The .e4 blog has a good new post on power-over-ethernet, which I see as an often overlooked area of SOHO VoIP. It goes into some detail P.O.E. network switches, power management and mid-span P.O.E injectors. Just last week we suffered…
I don’t generally hang around in public VoIP forums but I do monitor several using Google Reader. So it was that Tuesday evening I found a new thread about “HDVoice” at the VoIP Tech Chat forum on BroadbandReports.com. Someone had posted a question about the significance of HDVoice and a few braves souls were weighing in with their take on the matter.
There was some good information, but a little confusion about data rates and the possible use of ATAs with wideband voice. It looked like the start of a good conversation on the subject, in a potentially interesting crowd. I thought I’d offer my two cents…which kind of unexpectedly turned into more like half a dollar.
Earlier today someone started a thread about FWD over at the VoIP Tech Chat forum on http://www.broadbandreports.com. Several forum regulars questioned the status of FWD, which is a fair question as not much has been heard from those involved. Certainly the web site has changed, and a lot of the old resource material seems to have gone away.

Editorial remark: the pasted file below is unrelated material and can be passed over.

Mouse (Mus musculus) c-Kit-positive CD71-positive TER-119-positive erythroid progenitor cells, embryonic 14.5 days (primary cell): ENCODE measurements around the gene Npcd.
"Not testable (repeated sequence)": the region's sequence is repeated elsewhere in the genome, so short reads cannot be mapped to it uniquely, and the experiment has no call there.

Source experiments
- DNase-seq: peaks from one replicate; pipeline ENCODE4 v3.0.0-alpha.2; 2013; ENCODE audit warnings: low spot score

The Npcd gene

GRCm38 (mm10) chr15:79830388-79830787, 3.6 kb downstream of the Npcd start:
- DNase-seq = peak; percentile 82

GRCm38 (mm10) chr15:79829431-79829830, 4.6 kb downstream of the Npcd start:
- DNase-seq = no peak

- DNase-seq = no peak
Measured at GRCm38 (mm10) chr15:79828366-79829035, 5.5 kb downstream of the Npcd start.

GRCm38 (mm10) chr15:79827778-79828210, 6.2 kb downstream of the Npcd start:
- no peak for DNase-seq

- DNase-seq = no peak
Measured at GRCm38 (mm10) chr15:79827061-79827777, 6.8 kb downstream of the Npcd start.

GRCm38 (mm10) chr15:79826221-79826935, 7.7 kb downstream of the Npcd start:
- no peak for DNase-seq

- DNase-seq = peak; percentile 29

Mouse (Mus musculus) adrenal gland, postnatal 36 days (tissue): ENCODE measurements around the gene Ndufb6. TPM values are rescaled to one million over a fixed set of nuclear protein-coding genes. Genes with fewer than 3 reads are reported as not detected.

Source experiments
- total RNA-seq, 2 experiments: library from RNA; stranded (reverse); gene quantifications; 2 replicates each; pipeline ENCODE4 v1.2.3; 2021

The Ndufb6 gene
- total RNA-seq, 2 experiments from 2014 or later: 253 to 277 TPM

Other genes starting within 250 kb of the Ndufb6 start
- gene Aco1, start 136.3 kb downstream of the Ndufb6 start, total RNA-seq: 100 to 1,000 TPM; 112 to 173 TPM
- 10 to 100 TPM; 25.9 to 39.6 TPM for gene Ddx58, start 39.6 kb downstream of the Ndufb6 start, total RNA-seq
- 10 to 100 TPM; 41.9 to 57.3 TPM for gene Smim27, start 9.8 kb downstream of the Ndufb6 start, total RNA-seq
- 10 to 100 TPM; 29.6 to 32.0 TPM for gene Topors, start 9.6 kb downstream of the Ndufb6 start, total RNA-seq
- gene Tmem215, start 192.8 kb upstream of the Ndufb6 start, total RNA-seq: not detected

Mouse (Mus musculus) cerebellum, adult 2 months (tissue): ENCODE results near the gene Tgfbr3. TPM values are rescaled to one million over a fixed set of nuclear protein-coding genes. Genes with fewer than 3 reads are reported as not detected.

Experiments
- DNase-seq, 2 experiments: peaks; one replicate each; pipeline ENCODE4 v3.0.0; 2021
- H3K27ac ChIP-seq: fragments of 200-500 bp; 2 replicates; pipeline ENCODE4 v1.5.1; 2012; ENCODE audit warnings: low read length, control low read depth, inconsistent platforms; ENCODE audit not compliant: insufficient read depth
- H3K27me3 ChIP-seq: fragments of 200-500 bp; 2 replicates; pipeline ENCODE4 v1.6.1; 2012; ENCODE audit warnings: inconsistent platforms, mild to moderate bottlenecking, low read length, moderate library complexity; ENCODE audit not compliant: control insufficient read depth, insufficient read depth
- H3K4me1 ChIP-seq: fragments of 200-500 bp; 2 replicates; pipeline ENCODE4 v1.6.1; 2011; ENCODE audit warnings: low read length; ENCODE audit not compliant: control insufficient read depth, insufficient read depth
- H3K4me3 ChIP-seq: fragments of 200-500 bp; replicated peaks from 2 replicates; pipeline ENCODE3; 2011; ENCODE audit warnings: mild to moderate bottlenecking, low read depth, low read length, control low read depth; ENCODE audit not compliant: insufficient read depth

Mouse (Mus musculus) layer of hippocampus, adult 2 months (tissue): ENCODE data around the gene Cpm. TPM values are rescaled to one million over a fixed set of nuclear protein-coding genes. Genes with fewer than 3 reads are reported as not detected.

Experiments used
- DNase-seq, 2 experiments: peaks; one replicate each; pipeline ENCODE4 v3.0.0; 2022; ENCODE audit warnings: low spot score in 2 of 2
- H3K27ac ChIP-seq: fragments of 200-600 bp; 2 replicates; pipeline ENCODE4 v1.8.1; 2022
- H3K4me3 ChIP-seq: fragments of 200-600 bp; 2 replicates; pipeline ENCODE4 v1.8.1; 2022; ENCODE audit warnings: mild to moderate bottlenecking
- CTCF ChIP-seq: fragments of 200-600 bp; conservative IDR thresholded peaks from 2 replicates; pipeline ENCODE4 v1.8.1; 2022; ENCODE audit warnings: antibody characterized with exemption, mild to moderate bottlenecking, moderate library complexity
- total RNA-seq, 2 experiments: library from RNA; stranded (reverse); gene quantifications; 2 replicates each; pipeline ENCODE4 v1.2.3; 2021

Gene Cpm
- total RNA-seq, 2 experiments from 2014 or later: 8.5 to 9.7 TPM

If you make enough noise about looking for something eventually you’ll get some tips about where to find it. So it seems to be with my search for a wideband capable soft phone. Just in case you’re new around here, let me reiterate that by “wideband capable” I mean specifically G.722 capable allowing interoperability with my Polycom hard phones.
Not long ago I received tip about PhonerLite, a freeware soft phone for Windows that is in fact G.722 capable. The availability of a working, G.722 capable release of Eyebeam has taken the pressure of somewhat so it took a little time to get around to trying PhonerLite. I finally gave it a try this past weekend.
So after months of badgering people about G.722 based wideband capabilities in soft phones I’ve settled on using Counterpath’s Eyebeam v1.5 as my principle soft phone. I have it installed on my laptop and netbook, both systems that travel with me all the time.
Having finally found a soft phone that I lets me take advantage of the wideband capabilities of our hosted IP-PBX installation I was left to consider the audio I/O requirement in support of Eyebeam. To address this need I’ve recently been experimenting with both wired headsets and USB speakerphone devices. I started with the Plantronics .Audio 480 analog headset as detailed previously.